From bustling town to pandemic zone, life in Malaysia’s ‘Little India’ quiet after lockdown

Street vendors along Jalan Masjid India. Photo: Coconuts KL
Street vendors along Jalan Masjid India. Photo: Coconuts KL

The lockdown may have lifted along Kuala Lumpur’s Jalan Masjid India but its vendors continue to suffer the effects of the area’s closure, just a few hundred meters away from the city’s center.

Also known as KL’s second “Little India” (the first being in Brickfields), Jalan Masjid India was once a bustling hub of tourists, local KL-lites, and merry shopkeepers. 

The heart of KL’s Indian-Muslim community spans a one-kilometer radius filled with hundreds of vendors, including individual traders, food stalls, department stores, hotels, and a mosque that conducted its prayers in Tamil.

Locals and foreigners alike lived together in harmony at the Selangor Mansion and Malayan Mansion flats, two prominent blocks home to dozens of shoplots selling jewelry, sarees, and souvenirs.

Unfortunately, the hustle and bustle came to a halt when the whole street was placed under a complete lockdown on March 31, after 15 individuals from the area tested positive for COVID-19. Approximately 10,000 people were affected by the enhanced movement control order.

Handful of people along Jalan Masjid India. Photo: Coconuts KL
Handful of people along Jalan Masjid India. Photo: Coconuts KL

The authorities then rounded up approximately 3,300 foreigners in the area and sent them for mass coronavirus testing. This became the focus of a widely-criticized Al Jazeera documentary, some parts of which were filmed around Jalan Masjid India. The Malaysian government has since raided Al Jazeera’s headquarters in KL and arrested Mohamad Rayhan Kabir, the Bangladeshi national featured in the video.

The lockdown has more or less lifted since May, with barriers or barbed wires no longer in sight around the area, although people continued to don face masks and observe contact tracing measures. Most shops remained open today, despite the quiet and rainy afternoon. The pebbled streets were also unusually empty, save for the occasional cab or motorcycle. 

Given the recent crackdown on Al Jazeera’s COVID-19 coverage, some vendors appeared hesitant to speak to Coconuts KL, but two people were willing to come forward with their post-lockdown stories.

Vegetable seller Abdul Rahmat, 25, said it was a “real headache” when the government called for a sudden lockdown of the area, rendering businesses inoperable and cutting away his income.

Abdul, who lives alone while his family resides in Penang state, could only survive on cash payouts from the government until he could resume work in May. He has since been tested for COVID-19 twice and results were both negative. 

Abdul Rahmat (right) with Coconuts KL associate editor, Yeu-Gynn. Photo: Coconuts KL
Abdul Rahmat (right) with Coconuts KL associate editor, Yeu-Gynn. Photo: Coconuts KL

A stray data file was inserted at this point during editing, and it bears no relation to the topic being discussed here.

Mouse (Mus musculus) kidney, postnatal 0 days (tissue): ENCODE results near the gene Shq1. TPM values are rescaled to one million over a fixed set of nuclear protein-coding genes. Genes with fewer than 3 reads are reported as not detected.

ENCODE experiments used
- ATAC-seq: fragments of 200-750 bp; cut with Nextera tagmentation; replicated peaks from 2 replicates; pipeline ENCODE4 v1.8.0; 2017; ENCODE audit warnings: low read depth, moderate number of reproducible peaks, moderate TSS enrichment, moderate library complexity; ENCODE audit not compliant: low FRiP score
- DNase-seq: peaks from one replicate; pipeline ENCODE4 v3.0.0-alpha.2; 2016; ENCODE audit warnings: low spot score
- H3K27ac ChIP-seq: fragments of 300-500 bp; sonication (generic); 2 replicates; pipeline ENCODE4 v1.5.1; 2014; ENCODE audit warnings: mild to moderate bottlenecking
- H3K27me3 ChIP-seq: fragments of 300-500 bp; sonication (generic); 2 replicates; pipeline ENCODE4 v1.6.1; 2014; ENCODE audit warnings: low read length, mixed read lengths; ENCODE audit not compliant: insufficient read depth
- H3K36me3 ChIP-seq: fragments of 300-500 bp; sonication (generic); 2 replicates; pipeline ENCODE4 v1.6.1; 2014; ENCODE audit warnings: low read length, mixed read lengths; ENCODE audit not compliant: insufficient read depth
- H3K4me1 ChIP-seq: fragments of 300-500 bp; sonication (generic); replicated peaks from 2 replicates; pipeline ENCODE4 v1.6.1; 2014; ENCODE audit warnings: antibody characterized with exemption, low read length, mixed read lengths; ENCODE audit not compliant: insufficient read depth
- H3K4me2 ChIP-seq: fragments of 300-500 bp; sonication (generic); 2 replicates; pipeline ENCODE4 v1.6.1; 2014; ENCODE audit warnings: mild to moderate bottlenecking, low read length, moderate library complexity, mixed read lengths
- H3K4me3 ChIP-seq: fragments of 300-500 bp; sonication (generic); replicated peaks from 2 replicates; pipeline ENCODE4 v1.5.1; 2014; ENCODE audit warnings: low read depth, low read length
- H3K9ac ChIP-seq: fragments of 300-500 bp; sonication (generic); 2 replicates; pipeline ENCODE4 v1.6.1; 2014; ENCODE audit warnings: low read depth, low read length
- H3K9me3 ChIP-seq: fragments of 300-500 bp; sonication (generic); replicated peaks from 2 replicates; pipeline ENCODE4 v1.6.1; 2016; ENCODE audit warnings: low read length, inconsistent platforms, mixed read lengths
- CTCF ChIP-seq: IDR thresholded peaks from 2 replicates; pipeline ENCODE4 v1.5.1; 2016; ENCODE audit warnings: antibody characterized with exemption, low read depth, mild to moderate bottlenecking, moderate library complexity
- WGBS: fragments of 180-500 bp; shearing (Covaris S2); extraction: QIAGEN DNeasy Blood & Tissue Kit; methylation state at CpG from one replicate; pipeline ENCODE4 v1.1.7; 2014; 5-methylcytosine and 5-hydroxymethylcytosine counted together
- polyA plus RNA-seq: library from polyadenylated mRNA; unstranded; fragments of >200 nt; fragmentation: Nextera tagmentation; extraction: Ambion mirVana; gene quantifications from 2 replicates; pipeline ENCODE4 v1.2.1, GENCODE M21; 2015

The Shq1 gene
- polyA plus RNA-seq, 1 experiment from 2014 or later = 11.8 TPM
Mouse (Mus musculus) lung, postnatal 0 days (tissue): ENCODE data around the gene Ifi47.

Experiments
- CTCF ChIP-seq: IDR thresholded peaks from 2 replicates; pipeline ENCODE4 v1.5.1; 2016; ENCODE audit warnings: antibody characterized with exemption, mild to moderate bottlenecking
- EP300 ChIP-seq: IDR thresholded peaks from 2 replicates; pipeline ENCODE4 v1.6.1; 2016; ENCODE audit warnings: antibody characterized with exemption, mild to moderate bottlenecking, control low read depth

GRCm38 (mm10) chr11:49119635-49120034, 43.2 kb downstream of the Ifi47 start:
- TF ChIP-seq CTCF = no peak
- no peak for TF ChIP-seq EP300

“Business was difficult during the lockdown since we had to stay home after taking the COVID-19 tests,” he told Coconuts KL. 

“At the moment, business is not so bad, but we’ve lost lots of customers,” he said. Abdul could not recall the specific number of customers but noted that their absence was felt. 

“Customer kurang gila (very much less). We’re a lot more relaxed now than before the lockdown,” he added, referring to his daily workload, which these days involve delivering bulk vegetable supplies to customers. 

A block of flats along Jalan Masjid India, which was affected by the total lockdown in April. Photo: Coconuts KL
A block of flats along Jalan Masjid India, which was affected by the total lockdown in April. Photo: Coconuts KL

The reduced footfall in the area also drove Indian street snack seller Kamala to move her makeshift stall from the back to the front of the Haniffa department store, just off the main street, in a bid to draw more customers. 

Kamala, who is in her 60s and only wishes to introduce her first name, sells vada doughnuts, fritters, and curry puffs with her older sister. Two customers stopped by to purchase the freshly cooked snacks. “Vada, vada, baru masak. (Vada, vada, freshly cooked),she called on to people. 

Speaking to Coconuts KL, she said: “Business is doing OK. We were located behind the Haniffa department store but made the decision to move to the front of it this week, as we didn’t get many customers since the lockdown.”

“It is better here, we get more people than if we placed our stall at the back,” she added. 

Savory snacks from a food stall along Jalan Masjid India. Photo: Coconuts KL
Savory snacks from a food stall along Jalan Masjid India. Photo: Coconuts KL

According to Prime Minister Muhyiddin Yassin, Malaysia suffered economic losses of RM63 billion (US$15 billion) throughout its four months of nationwide lockdown. Its state up north, Kedah, is currently undergoing a second lockdown amid a surge in COVID-19 cases in recent weeks.

Malaysia reported 9,235 COVID-19 infections, with 16 new cases detected today. The death toll stands at 125.

Other stories to check out:

Kedah goes into lockdown again after new surge in COVID-19 cases

‘Journalism is not a crime’: Al Jazeera condemns authorities for raiding KL bureau

No more home quarantine for travelers returning to Malaysia starting Friday

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